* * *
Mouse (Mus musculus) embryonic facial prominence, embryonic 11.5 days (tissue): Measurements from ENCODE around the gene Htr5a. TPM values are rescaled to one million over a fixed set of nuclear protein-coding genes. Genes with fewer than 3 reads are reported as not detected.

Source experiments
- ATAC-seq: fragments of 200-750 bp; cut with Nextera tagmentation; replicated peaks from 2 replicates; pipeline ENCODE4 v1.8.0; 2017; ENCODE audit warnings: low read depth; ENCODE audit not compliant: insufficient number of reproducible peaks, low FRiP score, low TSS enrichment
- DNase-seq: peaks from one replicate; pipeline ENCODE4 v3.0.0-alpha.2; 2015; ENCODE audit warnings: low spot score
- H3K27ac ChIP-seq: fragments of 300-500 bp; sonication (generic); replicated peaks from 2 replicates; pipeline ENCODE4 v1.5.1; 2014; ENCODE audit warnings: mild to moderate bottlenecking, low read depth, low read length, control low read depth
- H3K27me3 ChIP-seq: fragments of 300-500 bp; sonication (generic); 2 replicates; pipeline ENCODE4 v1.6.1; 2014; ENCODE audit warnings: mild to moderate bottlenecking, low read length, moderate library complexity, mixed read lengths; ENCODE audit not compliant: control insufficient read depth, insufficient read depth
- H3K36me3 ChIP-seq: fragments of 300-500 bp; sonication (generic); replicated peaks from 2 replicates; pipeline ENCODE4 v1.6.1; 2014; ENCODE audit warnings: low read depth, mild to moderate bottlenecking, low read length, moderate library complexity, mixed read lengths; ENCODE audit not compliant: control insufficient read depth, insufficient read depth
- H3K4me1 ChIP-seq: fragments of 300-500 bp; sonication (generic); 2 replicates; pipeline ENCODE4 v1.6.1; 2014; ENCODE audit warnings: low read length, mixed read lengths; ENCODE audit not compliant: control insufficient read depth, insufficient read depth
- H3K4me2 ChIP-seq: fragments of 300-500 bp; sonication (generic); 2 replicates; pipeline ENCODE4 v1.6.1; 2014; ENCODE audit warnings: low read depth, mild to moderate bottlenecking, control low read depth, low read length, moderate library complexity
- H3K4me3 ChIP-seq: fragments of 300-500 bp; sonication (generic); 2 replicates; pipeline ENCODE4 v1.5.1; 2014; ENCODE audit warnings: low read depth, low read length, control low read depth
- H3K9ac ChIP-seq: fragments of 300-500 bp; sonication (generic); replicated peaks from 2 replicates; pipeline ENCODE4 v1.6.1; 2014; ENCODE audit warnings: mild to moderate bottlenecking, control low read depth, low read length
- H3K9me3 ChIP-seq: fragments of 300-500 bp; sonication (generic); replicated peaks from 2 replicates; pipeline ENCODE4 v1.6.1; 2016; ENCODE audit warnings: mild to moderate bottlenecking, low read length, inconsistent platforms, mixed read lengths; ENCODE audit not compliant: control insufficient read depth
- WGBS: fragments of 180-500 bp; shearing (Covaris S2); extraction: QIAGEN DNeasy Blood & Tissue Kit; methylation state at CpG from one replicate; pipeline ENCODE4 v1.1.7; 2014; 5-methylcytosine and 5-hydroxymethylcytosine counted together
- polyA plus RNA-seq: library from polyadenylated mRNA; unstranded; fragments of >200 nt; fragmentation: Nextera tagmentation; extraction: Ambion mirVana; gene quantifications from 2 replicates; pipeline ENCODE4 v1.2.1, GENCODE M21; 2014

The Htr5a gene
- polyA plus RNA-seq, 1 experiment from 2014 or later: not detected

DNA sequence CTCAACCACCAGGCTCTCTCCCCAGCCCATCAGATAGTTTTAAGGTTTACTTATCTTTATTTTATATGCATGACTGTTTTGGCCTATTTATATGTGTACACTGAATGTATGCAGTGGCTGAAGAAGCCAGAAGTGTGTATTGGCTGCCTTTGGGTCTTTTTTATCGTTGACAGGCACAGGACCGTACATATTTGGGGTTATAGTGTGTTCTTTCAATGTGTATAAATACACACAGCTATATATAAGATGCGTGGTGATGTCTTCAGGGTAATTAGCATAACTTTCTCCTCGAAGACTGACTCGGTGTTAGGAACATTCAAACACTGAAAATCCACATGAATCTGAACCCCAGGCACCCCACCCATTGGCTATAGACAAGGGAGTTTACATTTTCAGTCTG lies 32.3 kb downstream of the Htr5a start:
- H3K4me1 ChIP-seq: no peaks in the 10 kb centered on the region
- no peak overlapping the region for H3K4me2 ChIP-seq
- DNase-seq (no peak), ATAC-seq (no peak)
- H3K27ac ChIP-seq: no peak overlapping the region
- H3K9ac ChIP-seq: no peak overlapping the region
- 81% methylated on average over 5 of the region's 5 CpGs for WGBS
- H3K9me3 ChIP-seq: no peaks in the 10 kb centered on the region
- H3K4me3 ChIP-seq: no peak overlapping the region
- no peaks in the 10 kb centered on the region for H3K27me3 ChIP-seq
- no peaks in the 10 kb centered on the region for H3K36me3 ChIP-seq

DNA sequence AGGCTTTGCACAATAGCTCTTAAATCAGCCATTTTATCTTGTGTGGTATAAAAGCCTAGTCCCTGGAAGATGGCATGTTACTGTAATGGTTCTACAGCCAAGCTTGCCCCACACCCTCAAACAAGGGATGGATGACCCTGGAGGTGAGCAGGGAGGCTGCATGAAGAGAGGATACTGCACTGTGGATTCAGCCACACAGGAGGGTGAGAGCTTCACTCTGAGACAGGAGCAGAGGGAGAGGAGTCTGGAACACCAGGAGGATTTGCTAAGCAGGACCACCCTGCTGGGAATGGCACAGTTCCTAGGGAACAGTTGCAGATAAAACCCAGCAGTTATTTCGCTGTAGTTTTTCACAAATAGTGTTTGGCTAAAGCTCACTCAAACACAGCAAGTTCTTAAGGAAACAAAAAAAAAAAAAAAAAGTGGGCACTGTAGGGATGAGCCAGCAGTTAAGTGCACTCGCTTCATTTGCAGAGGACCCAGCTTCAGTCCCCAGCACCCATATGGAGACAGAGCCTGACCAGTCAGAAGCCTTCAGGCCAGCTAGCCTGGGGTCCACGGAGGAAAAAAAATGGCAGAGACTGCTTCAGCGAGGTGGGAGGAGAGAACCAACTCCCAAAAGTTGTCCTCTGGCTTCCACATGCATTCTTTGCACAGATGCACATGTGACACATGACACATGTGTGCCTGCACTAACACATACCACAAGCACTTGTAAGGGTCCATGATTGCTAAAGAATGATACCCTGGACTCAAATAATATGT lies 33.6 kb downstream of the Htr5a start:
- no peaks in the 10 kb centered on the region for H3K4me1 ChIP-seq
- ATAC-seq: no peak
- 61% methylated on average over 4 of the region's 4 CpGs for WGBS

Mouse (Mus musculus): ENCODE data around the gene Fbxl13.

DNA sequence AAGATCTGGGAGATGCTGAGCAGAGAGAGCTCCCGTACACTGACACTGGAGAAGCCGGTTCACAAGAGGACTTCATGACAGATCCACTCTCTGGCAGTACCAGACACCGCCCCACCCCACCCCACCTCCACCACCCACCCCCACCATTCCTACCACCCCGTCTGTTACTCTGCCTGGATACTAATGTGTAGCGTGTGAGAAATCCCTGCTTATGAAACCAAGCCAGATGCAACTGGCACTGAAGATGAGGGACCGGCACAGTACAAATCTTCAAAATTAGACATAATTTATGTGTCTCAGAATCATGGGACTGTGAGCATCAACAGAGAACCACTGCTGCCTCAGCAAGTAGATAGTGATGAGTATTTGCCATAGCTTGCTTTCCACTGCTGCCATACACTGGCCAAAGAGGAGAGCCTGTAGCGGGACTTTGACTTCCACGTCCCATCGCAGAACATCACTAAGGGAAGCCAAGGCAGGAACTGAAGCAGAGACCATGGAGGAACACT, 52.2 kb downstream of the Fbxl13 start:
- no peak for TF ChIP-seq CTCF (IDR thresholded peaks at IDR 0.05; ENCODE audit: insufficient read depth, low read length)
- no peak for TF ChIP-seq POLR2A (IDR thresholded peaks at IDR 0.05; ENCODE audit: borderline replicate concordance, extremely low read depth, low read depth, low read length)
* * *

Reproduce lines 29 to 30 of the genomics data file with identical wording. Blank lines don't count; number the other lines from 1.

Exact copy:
- no peaks in the 10 kb centered on the region for H3K4me1 ChIP-seq
- ATAC-seq: no peak